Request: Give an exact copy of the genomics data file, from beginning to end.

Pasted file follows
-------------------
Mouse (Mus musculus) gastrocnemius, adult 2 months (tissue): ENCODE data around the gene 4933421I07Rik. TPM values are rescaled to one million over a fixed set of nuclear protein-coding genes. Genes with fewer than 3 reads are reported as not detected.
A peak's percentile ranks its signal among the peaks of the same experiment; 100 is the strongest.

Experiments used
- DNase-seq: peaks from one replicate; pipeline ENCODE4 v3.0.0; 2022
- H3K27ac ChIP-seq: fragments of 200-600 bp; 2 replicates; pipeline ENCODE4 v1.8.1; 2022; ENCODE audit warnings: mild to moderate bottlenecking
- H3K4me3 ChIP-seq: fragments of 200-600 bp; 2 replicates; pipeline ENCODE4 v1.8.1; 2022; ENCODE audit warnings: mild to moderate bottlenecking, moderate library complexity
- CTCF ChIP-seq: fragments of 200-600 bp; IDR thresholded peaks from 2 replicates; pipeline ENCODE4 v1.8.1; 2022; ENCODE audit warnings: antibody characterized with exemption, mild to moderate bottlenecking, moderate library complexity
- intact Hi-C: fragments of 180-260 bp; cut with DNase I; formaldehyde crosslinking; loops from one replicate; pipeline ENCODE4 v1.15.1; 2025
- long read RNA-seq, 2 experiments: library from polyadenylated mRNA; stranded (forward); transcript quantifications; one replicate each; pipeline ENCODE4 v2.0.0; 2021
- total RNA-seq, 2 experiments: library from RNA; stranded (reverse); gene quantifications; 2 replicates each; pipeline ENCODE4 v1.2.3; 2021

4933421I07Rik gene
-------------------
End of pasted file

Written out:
Mouse (Mus musculus) gastrocnemius, adult 2 months (tissue): ENCODE data around the gene 4933421I07Rik. TPM values are rescaled to one million over a fixed set of nuclear protein-coding genes. Genes with fewer than 3 reads are reported as not detected.
A peak's percentile ranks its signal among the peaks of the same experiment; 100 is the strongest.

Experiments used
- DNase-seq: peaks from one replicate; pipeline ENCODE4 v3.0.0; 2022
- H3K27ac ChIP-seq: fragments of 200-600 bp; 2 replicates; pipeline ENCODE4 v1.8.1; 2022; ENCODE audit warnings: mild to moderate bottlenecking
- H3K4me3 ChIP-seq: fragments of 200-600 bp; 2 replicates; pipeline ENCODE4 v1.8.1; 2022; ENCODE audit warnings: mild to moderate bottlenecking, moderate library complexity
- CTCF ChIP-seq: fragments of 200-600 bp; IDR thresholded peaks from 2 replicates; pipeline ENCODE4 v1.8.1; 2022; ENCODE audit warnings: antibody characterized with exemption, mild to moderate bottlenecking, moderate library complexity
- intact Hi-C: fragments of 180-260 bp; cut with DNase I; formaldehyde crosslinking; loops from one replicate; pipeline ENCODE4 v1.15.1; 2025
- long read RNA-seq, 2 experiments: library from polyadenylated mRNA; stranded (forward); transcript quantifications; one replicate each; pipeline ENCODE4 v2.0.0; 2021
- total RNA-seq, 2 experiments: library from RNA; stranded (reverse); gene quantifications; 2 replicates each; pipeline ENCODE4 v1.2.3; 2021

4933421I07Rik gene